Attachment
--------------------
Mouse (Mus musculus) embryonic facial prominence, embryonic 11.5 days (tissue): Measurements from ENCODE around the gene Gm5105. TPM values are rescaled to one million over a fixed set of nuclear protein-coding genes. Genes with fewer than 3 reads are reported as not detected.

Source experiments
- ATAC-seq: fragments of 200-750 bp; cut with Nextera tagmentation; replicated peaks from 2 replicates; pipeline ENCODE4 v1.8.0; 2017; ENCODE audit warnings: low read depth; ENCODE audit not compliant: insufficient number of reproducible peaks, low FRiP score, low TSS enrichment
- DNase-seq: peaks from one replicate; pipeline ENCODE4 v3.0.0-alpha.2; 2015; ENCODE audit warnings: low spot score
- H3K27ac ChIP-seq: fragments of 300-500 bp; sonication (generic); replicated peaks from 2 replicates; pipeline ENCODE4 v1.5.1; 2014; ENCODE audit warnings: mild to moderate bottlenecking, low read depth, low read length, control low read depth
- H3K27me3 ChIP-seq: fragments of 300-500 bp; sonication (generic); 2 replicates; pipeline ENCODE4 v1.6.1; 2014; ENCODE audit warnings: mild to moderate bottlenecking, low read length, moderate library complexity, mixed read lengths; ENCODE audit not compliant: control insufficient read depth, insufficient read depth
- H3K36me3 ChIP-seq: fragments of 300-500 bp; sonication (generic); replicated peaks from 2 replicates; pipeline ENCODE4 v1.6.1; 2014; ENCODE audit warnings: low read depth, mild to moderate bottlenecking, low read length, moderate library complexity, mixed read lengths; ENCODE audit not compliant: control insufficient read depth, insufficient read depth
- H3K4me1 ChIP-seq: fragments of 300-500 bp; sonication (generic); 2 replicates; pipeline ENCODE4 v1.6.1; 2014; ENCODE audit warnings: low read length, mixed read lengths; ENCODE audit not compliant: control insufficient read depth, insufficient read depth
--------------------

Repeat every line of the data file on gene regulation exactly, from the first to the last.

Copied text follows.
Mouse (Mus musculus) embryonic facial prominence, embryonic 11.5 days (tissue): Measurements from ENCODE around the gene Gm5105. TPM values are rescaled to one million over a fixed set of nuclear protein-coding genes. Genes with fewer than 3 reads are reported as not detected.

Source experiments
- ATAC-seq: fragments of 200-750 bp; cut with Nextera tagmentation; replicated peaks from 2 replicates; pipeline ENCODE4 v1.8.0; 2017; ENCODE audit warnings: low read depth; ENCODE audit not compliant: insufficient number of reproducible peaks, low FRiP score, low TSS enrichment
- DNase-seq: peaks from one replicate; pipeline ENCODE4 v3.0.0-alpha.2; 2015; ENCODE audit warnings: low spot score
- H3K27ac ChIP-seq: fragments of 300-500 bp; sonication (generic); replicated peaks from 2 replicates; pipeline ENCODE4 v1.5.1; 2014; ENCODE audit warnings: mild to moderate bottlenecking, low read depth, low read length, control low read depth
- H3K27me3 ChIP-seq: fragments of 300-500 bp; sonication (generic); 2 replicates; pipeline ENCODE4 v1.6.1; 2014; ENCODE audit warnings: mild to moderate bottlenecking, low read length, moderate library complexity, mixed read lengths; ENCODE audit not compliant: control insufficient read depth, insufficient read depth
- H3K36me3 ChIP-seq: fragments of 300-500 bp; sonication (generic); replicated peaks from 2 replicates; pipeline ENCODE4 v1.6.1; 2014; ENCODE audit warnings: low read depth, mild to moderate bottlenecking, low read length, moderate library complexity, mixed read lengths; ENCODE audit not compliant: control insufficient read depth, insufficient read depth
- H3K4me1 ChIP-seq: fragments of 300-500 bp; sonication (generic); 2 replicates; pipeline ENCODE4 v1.6.1; 2014; ENCODE audit warnings: low read length, mixed read lengths; ENCODE audit not compliant: control insufficient read depth, insufficient read depth